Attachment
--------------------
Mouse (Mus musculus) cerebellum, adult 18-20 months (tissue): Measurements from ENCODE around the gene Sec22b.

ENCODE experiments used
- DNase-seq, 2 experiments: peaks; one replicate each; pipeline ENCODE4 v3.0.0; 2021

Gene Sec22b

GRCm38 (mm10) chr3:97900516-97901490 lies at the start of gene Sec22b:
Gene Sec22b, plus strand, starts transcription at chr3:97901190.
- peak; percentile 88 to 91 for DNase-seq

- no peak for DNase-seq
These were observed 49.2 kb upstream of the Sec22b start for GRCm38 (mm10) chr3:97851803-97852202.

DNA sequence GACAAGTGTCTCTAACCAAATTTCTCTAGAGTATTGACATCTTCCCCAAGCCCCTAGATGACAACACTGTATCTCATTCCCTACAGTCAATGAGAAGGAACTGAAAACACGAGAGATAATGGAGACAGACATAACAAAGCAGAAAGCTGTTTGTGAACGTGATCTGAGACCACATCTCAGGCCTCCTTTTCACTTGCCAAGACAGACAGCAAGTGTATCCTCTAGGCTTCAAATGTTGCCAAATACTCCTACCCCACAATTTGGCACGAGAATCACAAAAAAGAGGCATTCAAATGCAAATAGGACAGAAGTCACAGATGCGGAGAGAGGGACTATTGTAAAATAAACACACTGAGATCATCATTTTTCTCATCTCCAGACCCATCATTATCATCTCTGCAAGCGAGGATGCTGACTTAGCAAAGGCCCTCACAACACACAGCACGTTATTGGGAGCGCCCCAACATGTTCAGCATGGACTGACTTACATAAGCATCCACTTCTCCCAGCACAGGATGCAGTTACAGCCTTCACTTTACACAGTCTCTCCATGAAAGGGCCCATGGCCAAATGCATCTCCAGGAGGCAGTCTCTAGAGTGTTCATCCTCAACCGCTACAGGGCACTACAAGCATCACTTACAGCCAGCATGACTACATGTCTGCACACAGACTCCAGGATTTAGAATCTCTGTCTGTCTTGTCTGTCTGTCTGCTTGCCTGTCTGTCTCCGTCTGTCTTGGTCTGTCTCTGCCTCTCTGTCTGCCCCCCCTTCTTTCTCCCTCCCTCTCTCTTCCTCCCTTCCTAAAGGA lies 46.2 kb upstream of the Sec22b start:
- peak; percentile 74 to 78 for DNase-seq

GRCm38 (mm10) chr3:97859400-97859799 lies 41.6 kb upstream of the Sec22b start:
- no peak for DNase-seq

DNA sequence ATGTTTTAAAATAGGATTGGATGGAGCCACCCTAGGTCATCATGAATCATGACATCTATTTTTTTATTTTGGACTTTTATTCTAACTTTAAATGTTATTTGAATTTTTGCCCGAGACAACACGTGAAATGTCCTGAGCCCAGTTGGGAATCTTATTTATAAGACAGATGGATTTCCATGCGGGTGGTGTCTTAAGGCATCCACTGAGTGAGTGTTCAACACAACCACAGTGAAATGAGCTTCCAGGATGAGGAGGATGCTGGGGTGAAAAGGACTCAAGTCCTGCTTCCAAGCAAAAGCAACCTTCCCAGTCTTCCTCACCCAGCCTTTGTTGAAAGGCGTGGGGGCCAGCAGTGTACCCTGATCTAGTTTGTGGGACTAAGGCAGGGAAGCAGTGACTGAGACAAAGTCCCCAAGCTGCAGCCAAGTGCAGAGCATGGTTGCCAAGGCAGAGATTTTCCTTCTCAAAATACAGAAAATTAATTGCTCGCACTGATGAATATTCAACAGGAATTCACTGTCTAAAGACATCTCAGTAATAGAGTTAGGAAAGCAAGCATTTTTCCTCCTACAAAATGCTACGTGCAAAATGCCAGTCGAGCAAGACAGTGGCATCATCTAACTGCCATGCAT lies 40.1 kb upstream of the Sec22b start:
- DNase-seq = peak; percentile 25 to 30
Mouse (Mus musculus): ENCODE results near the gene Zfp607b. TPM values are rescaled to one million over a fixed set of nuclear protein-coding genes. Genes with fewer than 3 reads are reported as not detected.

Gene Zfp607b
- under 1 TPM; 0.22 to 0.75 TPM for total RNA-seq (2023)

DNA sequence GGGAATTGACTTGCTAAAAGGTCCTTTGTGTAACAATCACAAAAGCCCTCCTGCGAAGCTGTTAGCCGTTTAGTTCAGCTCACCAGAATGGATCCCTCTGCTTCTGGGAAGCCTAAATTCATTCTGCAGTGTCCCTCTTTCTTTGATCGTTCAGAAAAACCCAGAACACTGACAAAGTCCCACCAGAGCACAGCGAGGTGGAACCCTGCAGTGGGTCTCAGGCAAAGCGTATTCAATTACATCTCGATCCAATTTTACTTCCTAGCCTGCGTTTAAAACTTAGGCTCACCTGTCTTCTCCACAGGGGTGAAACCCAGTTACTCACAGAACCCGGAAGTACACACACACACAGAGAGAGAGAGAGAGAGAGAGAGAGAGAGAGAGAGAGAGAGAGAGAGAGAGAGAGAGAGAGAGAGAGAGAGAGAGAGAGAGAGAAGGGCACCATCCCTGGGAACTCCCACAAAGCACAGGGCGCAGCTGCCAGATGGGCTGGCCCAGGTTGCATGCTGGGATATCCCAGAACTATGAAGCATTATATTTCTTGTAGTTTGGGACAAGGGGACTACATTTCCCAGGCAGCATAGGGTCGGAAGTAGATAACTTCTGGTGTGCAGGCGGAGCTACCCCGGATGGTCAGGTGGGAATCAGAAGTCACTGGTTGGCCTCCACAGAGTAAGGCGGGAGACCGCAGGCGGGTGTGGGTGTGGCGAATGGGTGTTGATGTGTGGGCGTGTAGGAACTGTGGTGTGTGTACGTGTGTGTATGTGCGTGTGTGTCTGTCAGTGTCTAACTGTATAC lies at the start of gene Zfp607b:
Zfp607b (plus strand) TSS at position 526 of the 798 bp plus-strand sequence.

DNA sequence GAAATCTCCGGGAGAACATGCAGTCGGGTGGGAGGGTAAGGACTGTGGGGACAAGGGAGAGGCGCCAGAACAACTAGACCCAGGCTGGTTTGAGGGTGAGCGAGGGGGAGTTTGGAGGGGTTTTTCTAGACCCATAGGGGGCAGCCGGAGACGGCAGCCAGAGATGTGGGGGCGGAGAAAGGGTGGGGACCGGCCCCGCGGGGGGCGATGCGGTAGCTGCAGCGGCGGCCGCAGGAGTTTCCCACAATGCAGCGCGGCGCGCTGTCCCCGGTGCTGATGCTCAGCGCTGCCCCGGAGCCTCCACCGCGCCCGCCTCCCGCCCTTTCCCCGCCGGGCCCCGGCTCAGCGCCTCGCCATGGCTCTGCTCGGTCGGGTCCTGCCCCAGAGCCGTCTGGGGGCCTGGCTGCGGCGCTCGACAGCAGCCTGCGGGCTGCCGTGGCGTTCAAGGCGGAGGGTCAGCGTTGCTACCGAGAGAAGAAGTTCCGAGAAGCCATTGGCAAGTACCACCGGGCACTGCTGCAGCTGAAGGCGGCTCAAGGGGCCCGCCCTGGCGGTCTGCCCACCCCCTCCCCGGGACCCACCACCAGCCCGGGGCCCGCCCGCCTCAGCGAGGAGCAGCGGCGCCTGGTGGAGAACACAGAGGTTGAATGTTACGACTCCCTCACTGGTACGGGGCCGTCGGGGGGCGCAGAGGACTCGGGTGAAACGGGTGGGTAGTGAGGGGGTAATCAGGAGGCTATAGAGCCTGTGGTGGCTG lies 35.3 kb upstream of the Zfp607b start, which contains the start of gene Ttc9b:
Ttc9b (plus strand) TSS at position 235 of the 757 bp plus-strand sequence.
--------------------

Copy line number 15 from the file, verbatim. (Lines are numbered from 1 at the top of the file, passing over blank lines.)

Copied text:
- DNase-seq = peak; percentile 25 to 30